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Economic History Of France
Economic history of France since its late-18th century Revolution was tied to three major events and trends: the Napoleonic Era, the competition with Britain and its other neighbors in regards to 'industrialization', and the 'total wars' of the late-19th and early 20th centuries. The collapse of the Roman Empire unlinked the French economy from Europe. Town and city life and trade declined and society became based on the self-sufficient manor. What limited international trade existed in the Merovingian age — primarily in luxury goods such as silk, papyrus, and silver — was carried out by foreign merchants such as the Radhanites. Agricultural output began to increase in the Carolingian age as a result of the arrival of new crops, improvements in agricultural production, and good weather conditions
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Currency Sign
A currency symbol or currency sign is a graphic symbol used as a shorthand for a currency's name, especially in reference to amounts of money. When writing currency amounts, the location of the symbol varies by language. Many currencies in the English-speaking world and Latin America place it before the amount (e.g., R$50,00). The Cape Verdean escudo (like the Portuguese escudo, to which it was formerly pegged) places its symbol in the decimal separator position (e.g. 20$00).[1] In many European countries such as France, the symbol is usually placed after the amount (e.g. 20,50 €). The decimal separator also follows local countries' standards. For instance, the United Kingdom often uses an interpunct as the decimal point on handwritten price stickers (e.g., £5·52), but a full stop (e.g., £5.52) in print. Commas (e.g. €5,00) or decimal points (e.g
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Economy Of Saint Pierre And Miquelon
The economy of Saint Pierre and Miquelon, due to the islands' location, has been dependent on fishing and servicing fishing fleets operating off the coast of Newfoundland. The economy has been declining, however, due to disputes with Canada over fishing quotas and a decline in the number of ships stopping at the islands.[1] In 1992 an arbitration panel awarded the islands an exclusive economic zone of 12,348 square kilometres (4,768 sq mi) to settle a longstanding territorial dispute with Canada, although it represents only 25 percent of what France had sought. The islands are heavily subsidized by France, which benefits the standard of living
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Economy Of Guadeloupe

Guadeloupe (/ˌɡwɑːdəGuadeloupe (/ˌɡwɑːdəˈlp/, French: [ɡwad(ə)lup] (listen); Antillean Creole: Gwadloup) is an archipelago forming an overseas region of France in the Caribbean.[2] It consists of six inhabited islands — Basse-Terre, Grande-Terre, Marie-Galante, La Désirade, and the two inhabited Îles des Saintes — as well as many uninhabited islands and outcroppings.[3] It is south of Antigua and Barbuda and Montserrat, and north of Dominica. The region's capital city is Basse-Terre, located on the southern west coast of Basse-Terre Island; however, the most populous city is Les Abymes and the main center of business is neighbouring Pointe-à-Pitre, both located on Grande-Terre Island.[2] Like the other overseas departments, it is an integral part of France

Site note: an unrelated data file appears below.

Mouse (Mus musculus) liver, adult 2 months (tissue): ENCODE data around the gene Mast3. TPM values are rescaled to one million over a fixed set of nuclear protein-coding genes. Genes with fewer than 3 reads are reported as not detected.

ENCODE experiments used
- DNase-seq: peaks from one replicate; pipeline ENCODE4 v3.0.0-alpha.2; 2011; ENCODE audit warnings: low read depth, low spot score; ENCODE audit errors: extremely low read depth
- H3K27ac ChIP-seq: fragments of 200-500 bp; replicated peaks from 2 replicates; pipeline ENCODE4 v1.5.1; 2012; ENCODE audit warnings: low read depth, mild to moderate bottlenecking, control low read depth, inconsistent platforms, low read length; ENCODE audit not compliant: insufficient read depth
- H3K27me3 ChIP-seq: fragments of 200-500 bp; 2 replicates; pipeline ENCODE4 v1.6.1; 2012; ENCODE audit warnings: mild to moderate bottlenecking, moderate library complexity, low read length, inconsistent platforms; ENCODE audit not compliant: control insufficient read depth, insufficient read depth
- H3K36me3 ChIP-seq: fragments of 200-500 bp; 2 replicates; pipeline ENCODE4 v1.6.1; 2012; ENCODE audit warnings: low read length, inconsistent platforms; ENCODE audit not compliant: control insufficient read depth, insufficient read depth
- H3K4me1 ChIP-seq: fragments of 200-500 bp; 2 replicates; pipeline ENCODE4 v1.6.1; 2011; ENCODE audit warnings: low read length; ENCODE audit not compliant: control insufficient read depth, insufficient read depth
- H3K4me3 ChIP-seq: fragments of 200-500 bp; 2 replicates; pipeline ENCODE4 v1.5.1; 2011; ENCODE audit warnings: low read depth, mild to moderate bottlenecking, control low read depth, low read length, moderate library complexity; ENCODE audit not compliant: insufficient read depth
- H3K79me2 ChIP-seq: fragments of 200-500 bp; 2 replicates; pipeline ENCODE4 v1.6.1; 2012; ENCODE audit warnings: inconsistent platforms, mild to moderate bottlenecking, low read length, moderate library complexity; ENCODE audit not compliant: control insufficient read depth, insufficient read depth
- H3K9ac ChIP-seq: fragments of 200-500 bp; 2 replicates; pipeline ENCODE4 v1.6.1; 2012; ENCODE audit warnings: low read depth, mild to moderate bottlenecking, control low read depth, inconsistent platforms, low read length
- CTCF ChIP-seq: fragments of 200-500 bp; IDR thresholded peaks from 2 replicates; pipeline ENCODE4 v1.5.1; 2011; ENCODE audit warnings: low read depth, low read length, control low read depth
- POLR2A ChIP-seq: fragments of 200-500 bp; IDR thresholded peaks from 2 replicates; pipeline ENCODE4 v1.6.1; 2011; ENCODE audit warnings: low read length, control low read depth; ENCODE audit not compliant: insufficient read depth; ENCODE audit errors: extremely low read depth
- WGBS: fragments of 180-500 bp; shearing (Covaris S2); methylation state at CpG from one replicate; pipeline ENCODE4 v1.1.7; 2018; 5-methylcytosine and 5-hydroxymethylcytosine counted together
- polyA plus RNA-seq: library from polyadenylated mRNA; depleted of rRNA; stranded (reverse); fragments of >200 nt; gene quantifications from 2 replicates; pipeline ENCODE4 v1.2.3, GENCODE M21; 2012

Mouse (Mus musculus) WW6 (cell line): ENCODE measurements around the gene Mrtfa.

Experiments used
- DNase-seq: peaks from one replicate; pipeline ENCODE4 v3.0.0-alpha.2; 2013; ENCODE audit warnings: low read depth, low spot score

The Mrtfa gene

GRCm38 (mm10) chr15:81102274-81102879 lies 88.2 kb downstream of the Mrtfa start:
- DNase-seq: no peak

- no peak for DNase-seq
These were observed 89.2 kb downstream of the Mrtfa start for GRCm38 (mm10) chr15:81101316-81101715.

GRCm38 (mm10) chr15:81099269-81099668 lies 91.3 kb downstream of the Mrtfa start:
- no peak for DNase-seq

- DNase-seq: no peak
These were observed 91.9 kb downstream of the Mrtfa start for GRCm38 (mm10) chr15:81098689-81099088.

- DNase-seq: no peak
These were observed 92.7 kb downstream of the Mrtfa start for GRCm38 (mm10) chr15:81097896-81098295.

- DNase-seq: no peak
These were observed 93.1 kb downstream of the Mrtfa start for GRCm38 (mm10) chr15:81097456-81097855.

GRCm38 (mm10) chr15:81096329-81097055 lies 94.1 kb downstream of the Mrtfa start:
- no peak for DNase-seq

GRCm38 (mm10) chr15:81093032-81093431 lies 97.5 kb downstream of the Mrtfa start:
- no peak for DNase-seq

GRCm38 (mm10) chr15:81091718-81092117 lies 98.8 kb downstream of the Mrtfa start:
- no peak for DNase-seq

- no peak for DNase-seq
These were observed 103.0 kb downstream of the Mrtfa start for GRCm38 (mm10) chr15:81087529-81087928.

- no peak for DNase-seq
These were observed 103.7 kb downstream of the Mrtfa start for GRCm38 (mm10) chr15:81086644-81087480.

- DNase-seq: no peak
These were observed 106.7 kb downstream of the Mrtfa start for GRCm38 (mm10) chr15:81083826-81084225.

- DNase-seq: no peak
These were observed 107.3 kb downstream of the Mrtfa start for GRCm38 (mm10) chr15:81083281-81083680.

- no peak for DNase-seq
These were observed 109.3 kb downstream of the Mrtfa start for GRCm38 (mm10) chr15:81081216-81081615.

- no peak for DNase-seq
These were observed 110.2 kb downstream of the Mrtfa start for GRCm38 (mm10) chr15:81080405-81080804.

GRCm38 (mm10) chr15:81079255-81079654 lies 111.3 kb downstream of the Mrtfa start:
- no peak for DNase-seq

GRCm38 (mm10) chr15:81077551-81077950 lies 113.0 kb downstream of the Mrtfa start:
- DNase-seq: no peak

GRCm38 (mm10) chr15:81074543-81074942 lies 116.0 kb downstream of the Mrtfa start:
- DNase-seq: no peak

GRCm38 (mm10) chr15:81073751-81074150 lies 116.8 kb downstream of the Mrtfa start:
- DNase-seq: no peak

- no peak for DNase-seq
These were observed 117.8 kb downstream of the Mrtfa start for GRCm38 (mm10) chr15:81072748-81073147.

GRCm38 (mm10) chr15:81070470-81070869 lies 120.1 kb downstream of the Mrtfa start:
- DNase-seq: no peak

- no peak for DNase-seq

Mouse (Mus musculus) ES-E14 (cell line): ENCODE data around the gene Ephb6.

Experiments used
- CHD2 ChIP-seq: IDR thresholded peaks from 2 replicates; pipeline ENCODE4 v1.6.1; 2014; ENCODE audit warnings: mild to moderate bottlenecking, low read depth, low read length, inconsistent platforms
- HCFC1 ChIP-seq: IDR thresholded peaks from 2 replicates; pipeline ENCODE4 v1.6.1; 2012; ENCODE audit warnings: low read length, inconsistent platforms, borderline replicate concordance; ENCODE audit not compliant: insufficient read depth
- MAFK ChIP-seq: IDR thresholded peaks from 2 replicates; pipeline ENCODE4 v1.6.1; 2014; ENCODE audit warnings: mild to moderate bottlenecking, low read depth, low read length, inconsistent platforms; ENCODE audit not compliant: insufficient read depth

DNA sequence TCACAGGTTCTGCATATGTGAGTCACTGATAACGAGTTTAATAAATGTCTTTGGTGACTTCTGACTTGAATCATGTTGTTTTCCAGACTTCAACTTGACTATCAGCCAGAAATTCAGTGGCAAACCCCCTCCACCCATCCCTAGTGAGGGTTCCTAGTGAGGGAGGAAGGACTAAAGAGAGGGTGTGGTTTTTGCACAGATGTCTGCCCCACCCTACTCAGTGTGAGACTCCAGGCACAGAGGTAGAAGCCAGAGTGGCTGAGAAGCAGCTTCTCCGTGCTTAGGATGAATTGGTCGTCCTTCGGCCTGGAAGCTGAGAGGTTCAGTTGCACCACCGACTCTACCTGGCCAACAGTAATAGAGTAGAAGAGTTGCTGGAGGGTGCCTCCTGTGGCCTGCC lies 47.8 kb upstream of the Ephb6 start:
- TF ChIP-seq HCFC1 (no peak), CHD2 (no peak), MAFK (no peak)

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INSEE

The National Institute of Statistics and Economic Studies (French: Institut national de la statistique et des études économiques), abbreviated INSEE (/ɪns/ in-SAY, French pronunciation: ​[inse]), is the national statistics bureau of France. It collects and publishes information about the French economy and people and carries out the periodic national census. Headquartered in Montrouge, a commune in the southern Parisian suburbs, it is the French branch of Eurostat. The INSEE was created in 1946 as a successor to the Vichy regime's National Statistics Service (SNS)
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External Debt
External loan (or foreign debt) is the total debt which the residents of a country owe to foreign creditors; its complement is internal debt which is owed to domestic lenders. The debtors can be the government, corporations or citizens of that country. The debt includes money owed to private commercial banks, foreign governments, or international financial institutions such as the International Monetary Fund (IMF) and World Bank. Note that the use of gross liability figures greatly distorts the ratio for countries which contain major money centers such as the United Kingdom due to London's role as a financial capital
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Cananga Odorata

Cananga odorata, known as the cananga tree, is a tropical tree that is native to India, through parts of Indochina, Malaysia, the Philippines and Indonesia, to Queensland, Australia.[1] It is valued for the perfume extracted from its flowers, called ylang-ylang /ˈlæŋ ˈlæŋ/ EE-lahng-EE-lahng[2] (a name also sometimes used for the tree itself), which is an essential oil used in aromatherapy
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